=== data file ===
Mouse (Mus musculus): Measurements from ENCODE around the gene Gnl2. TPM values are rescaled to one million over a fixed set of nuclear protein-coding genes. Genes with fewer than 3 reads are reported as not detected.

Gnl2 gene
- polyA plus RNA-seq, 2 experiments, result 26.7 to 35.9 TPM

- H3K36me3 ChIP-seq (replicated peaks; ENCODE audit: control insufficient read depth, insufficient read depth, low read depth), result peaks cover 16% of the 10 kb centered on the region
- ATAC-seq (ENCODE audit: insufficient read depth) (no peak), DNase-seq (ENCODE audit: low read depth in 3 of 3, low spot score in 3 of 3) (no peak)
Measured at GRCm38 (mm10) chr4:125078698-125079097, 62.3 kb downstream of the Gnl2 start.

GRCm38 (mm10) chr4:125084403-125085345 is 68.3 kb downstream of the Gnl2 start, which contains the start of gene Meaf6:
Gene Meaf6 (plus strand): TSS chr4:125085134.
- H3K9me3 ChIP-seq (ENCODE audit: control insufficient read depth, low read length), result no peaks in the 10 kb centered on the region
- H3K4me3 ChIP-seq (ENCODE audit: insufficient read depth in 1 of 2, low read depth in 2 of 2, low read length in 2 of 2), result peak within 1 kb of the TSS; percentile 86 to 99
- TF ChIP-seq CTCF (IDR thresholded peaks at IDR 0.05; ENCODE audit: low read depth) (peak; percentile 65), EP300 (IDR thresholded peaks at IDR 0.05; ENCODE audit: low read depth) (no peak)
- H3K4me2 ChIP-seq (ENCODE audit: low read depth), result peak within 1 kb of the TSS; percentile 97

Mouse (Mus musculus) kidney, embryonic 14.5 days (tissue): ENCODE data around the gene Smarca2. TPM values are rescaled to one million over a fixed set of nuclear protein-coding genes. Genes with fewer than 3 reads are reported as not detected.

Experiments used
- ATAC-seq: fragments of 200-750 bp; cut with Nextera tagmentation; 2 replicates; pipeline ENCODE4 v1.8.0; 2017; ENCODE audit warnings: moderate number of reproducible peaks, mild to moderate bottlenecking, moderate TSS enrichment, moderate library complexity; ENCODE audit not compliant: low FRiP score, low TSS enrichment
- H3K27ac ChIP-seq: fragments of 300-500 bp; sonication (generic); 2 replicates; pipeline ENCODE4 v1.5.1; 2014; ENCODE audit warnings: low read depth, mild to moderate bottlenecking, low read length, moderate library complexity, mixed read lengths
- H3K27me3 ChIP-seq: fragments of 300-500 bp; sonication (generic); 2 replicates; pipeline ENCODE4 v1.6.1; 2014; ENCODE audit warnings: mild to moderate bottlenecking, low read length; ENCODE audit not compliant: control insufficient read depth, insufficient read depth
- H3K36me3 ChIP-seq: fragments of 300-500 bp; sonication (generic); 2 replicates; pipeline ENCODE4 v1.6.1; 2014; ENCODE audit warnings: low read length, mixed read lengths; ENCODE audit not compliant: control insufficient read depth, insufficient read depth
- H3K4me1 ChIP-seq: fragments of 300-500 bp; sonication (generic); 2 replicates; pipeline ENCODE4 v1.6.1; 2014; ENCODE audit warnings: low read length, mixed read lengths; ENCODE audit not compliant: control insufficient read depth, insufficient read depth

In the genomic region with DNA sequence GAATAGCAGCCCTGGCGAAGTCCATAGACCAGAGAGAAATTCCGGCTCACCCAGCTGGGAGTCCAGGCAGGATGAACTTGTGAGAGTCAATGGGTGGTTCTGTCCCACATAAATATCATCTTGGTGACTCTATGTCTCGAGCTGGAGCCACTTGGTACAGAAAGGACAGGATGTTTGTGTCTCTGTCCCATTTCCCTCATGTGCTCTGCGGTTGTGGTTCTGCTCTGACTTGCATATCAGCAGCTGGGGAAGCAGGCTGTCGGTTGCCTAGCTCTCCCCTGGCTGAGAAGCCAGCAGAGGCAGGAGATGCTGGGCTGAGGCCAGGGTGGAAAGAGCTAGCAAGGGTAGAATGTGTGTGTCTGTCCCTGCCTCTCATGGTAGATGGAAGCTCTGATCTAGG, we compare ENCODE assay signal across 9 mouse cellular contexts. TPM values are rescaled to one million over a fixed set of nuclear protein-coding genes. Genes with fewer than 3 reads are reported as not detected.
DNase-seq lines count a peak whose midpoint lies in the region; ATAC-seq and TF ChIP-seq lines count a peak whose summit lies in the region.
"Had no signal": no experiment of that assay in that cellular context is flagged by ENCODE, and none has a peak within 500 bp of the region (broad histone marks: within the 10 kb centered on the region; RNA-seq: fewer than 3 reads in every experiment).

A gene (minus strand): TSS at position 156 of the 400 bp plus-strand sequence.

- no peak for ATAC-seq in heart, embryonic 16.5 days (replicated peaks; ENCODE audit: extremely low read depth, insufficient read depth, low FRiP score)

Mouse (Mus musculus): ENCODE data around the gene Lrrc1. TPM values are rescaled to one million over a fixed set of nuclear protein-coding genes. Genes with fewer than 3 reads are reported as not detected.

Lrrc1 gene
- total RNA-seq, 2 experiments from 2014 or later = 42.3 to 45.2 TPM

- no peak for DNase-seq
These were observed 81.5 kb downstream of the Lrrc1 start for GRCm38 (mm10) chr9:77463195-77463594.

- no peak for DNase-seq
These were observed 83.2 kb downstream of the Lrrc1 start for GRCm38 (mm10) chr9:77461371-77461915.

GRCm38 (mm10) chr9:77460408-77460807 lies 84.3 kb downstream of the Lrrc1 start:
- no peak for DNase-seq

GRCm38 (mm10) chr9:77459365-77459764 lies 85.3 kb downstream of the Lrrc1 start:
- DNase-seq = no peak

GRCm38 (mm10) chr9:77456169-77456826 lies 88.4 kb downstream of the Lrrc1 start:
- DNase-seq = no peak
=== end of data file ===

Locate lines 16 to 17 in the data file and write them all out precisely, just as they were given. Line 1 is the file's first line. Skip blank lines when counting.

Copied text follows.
- H3K27ac ChIP-seq: fragments of 300-500 bp; sonication (generic); 2 replicates; pipeline ENCODE4 v1.5.1; 2014; ENCODE audit warnings: low read depth, mild to moderate bottlenecking, low read length, moderate library complexity, mixed read lengths
- H3K27me3 ChIP-seq: fragments of 300-500 bp; sonication (generic); 2 replicates; pipeline ENCODE4 v1.6.1; 2014; ENCODE audit warnings: mild to moderate bottlenecking, low read length; ENCODE audit not compliant: control insufficient read depth, insufficient read depth